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Remembering John Edgerton

John Edgerton, October 25, 1943 to November 15, 2010

Last week, many of us gathered with family and friends to give thanks for our blessings in life. We reminded those we love how much we care, and offered gratitude for our fortunes, big and small. 

At WakeMed, we give thanks to the countless employees, physicians, volunteers and friends who make our hospital the best in the region. And today, we remember an incredible employee who cared for our patients, their families, and our own WakeMed caregivers. We remember John Edgerton, director of Spiritual Care at WakeMed, and the legacy he left in the hearts of everyone he touched.  John passed away on Monday, November 15, 2010.

During his 22 years of service at WakeMed, John dedicated himself to shaping a spiritual care program that offers a complete range of pastoral care to all. His work, support and dedication to the emotional and spiritual wellbeing of people is felt at every level of care throughout our hospital – from WakeMed nurses, physicians, physical therapists and social workers to administrators, volunteers and more.

His creed was to teach those around him, and he did just that. John spent a lifetime of learning, and his enthusiasm for education helped him develop WakeMed’s Clinical Pastoral Education program. The program now provides yearlong, student residency placements throughout WakeMed, allowing pastoral students the opportunity to follow their dreams of careers in hospice, the military and hospital ministries.

Regardless of background or circumstance, John always took the time to listen, teach and offer encouraging words of inspiration to everyone he encountered. By doing so, he influenced and encouraged countless of patients and visitors, coworkers and peers to reflect on their lives.

Many of us at WakeMed knew John for the humorous and poignant stories he shared as he offered invocations at WakeMed events and ceremonies. John loved weaving his understanding of life through stories and prayer to inspire and support those around him. His sermons were often filled with lessons on healing and coping with pain, hurt, and grief. He connected his experiences with people he met through heart-felt expressions and sermons.

Friends at WakeMed fondly remember John’s resistance to e-mail and insistence on connecting face-to-face to carry out his work. He helped us all to understand the value of listening with an open heart and open mind. As Rev. Jim McKinnon so eloquently said in his prayer at John’s funeral, “Teaching us the value of attentive human interaction, the importance of really listening, the lessons of life to be found in common experiences … how to find profound truth in ordinary moments and events … he taught us so many things about our human condition, and he opened up visions of better and more meaningful life through his insight, and the clear and concise ways that he commented on the things that he saw and heard.”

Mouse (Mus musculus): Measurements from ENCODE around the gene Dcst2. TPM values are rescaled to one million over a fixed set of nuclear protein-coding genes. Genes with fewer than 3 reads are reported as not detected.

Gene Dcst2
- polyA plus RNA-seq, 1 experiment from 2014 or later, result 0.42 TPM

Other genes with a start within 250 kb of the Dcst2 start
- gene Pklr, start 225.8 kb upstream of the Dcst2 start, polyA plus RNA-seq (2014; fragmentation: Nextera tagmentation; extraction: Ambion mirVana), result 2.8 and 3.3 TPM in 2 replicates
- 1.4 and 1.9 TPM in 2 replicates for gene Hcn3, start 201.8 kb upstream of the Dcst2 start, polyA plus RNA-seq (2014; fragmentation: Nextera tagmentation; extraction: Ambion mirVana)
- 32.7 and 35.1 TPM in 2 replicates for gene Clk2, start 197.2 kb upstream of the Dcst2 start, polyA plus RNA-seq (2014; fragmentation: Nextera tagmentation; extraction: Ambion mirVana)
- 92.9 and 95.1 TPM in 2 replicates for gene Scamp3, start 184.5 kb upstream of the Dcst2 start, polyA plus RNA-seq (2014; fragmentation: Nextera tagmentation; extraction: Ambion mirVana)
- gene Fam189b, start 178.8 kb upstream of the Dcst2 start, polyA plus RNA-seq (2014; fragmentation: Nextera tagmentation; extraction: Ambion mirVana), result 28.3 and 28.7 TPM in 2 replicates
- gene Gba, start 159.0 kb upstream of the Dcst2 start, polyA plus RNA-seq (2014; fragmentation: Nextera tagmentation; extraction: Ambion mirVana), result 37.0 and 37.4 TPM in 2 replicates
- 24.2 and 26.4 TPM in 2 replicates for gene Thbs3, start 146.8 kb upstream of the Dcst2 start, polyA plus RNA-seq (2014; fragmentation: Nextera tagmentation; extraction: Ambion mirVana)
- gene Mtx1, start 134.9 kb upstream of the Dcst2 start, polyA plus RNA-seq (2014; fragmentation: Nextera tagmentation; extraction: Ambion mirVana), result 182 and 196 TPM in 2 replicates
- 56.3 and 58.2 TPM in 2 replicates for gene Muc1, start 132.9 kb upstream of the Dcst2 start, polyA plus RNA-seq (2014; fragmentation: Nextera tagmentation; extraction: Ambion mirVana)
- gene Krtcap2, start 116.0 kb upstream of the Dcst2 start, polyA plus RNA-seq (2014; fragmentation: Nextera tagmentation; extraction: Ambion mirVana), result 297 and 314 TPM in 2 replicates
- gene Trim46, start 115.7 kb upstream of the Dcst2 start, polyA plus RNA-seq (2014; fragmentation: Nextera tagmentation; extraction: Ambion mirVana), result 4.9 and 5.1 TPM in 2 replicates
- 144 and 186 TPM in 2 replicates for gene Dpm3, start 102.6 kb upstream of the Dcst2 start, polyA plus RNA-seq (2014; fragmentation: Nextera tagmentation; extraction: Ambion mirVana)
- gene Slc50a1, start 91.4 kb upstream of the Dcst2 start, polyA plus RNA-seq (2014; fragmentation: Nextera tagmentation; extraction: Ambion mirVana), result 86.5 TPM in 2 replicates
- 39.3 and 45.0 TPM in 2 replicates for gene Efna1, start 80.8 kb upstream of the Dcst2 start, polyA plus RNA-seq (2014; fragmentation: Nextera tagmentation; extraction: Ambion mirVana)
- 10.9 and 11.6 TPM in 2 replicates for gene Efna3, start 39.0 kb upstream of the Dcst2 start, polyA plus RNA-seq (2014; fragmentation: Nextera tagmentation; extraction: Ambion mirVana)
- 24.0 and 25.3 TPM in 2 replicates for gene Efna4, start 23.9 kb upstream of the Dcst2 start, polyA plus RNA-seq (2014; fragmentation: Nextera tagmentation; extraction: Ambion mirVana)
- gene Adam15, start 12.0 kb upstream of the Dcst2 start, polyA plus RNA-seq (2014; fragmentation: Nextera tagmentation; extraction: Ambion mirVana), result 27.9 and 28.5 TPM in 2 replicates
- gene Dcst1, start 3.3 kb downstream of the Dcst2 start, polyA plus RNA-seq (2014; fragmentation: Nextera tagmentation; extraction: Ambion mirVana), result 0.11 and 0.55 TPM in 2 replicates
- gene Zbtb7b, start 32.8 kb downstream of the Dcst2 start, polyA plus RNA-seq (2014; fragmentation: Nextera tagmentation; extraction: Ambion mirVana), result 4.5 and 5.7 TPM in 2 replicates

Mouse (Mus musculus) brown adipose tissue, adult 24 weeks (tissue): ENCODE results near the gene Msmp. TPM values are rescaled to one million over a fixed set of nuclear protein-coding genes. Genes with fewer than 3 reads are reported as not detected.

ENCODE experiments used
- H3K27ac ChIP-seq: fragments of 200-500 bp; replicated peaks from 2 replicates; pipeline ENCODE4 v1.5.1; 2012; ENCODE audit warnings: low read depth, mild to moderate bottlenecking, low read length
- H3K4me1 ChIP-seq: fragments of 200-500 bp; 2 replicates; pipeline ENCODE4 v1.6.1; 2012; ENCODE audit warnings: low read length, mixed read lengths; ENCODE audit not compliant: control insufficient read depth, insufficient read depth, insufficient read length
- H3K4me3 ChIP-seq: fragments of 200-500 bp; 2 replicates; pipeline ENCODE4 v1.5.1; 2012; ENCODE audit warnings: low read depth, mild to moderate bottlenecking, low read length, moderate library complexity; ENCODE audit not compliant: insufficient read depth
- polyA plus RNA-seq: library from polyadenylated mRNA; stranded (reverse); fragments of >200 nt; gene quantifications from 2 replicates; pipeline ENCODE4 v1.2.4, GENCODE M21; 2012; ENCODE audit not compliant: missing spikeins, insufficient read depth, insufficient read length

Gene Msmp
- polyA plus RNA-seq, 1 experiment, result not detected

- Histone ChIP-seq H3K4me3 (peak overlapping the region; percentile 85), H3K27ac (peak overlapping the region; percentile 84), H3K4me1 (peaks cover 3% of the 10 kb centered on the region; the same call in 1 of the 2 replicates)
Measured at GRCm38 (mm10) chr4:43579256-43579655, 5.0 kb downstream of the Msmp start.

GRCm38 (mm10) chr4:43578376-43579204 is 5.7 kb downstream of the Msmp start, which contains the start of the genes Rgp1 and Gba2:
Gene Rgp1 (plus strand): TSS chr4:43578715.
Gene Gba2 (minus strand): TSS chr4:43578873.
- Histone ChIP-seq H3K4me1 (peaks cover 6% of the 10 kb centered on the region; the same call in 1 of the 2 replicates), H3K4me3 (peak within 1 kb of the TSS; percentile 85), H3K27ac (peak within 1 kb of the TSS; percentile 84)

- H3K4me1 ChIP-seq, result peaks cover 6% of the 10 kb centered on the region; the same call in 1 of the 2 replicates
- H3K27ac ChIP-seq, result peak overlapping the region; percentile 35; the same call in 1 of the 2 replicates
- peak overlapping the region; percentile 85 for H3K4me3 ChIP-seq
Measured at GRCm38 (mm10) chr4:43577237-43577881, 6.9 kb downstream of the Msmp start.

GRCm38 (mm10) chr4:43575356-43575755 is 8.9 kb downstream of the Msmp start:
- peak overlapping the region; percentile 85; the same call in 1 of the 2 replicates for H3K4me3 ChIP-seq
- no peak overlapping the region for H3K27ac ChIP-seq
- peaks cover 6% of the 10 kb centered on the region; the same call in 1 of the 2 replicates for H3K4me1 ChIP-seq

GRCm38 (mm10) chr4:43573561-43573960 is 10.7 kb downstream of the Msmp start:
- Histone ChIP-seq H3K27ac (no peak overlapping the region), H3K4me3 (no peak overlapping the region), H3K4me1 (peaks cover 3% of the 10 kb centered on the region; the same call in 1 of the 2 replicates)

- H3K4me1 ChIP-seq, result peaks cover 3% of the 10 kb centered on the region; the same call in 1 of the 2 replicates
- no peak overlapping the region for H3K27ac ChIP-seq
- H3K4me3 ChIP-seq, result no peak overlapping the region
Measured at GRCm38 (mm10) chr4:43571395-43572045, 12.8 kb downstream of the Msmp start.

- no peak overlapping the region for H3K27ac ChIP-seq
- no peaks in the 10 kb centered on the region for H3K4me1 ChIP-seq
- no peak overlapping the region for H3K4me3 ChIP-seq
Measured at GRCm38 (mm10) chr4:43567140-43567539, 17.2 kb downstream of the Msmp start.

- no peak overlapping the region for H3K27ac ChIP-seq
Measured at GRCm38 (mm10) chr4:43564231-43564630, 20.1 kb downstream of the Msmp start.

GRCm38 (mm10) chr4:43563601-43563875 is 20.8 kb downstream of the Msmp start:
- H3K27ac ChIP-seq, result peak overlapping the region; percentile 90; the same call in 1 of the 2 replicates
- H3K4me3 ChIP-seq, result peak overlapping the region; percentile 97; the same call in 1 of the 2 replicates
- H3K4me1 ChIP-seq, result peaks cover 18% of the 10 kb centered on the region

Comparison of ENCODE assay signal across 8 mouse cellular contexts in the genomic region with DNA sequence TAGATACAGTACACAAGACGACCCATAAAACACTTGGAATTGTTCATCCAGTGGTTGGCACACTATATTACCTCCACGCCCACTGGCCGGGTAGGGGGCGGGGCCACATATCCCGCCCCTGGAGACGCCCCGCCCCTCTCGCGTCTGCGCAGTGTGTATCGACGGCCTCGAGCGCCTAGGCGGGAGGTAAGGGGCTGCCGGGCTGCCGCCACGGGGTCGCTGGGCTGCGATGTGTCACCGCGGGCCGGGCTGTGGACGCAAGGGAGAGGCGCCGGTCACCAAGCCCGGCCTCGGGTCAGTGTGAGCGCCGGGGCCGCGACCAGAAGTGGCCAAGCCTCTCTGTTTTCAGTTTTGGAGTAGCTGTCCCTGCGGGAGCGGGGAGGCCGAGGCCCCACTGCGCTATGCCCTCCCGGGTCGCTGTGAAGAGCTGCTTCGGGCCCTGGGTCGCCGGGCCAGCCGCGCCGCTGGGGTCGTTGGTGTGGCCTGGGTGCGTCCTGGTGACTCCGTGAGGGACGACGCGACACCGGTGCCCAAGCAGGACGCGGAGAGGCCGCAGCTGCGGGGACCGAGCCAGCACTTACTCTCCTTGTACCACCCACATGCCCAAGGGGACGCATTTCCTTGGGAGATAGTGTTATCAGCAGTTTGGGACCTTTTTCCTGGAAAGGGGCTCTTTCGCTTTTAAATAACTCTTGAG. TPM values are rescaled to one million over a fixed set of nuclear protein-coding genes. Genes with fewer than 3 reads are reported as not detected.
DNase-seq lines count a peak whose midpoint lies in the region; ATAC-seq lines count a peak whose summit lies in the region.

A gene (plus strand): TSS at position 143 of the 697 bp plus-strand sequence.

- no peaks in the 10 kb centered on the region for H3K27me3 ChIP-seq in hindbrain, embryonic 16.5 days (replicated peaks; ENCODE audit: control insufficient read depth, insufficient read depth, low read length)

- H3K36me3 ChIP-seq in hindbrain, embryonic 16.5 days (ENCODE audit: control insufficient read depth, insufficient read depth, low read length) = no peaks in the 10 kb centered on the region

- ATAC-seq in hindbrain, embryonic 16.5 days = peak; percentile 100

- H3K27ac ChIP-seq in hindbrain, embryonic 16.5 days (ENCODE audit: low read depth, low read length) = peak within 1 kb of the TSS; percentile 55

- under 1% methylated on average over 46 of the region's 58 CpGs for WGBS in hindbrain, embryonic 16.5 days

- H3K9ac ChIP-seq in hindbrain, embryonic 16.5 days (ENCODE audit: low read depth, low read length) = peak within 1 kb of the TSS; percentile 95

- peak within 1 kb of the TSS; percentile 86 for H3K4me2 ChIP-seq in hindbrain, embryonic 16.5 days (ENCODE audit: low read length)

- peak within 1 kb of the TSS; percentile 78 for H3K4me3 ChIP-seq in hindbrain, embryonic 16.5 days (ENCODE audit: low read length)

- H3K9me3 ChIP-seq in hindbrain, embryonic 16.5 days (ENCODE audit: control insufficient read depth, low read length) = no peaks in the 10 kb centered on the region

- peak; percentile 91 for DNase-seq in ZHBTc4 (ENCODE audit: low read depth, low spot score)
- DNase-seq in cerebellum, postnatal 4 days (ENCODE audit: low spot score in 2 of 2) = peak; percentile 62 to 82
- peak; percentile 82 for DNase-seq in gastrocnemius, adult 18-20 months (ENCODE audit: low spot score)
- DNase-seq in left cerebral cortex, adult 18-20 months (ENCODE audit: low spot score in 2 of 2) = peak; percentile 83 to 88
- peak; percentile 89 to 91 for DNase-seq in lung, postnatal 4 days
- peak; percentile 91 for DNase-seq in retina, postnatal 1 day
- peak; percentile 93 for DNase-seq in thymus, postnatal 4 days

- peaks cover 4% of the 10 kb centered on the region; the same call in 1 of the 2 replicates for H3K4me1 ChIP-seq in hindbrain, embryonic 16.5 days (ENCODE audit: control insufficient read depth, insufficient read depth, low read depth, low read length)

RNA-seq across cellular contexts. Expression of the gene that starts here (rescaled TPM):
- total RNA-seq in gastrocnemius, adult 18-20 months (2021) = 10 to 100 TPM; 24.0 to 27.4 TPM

John was seen every day at WakeMed throughout the hallways, exercising in Healthworks or joining coworkers for lunch in Café 3000. John also served on WakeMed’s Ethics Committee, since its beginning, asking questions and delivering compassion as he heard cases and discussed difficult situations that arose in the medical treatment of patients.

John‘s leadership in spiritual care didn’t stop at WakeMed. John’s work was felt throughout our community, as he ministered and provided pastoral care to several area churches, where he was known for his gifts of preaching, reflections and leadership.

Our WakeMed family will deeply miss John.  We will always treasure the legacy he leaves behind, and will see it every day through the hundreds of lives he touched throughout his tenure at WakeMed. Our hearts go out to his family, loved ones, friends and every person who had the pleasure of enjoying his insight, sensitivity and the love he shared.

Lil Galphin is director chaplaincy services at WakeMed Raleigh Campus.

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One thought on “Remembering John Edgerton

  1. The spiritual care at WakeMed was great. It was felt throughout the hospital. The nurses and staff really care about their patients, and it was obvious to me. My prayers go out to John’s co-workers and family, especially at this difficult and hectic time of year. I will pray for your family, John, and your co-workers, as well as the patients at WakeMed.

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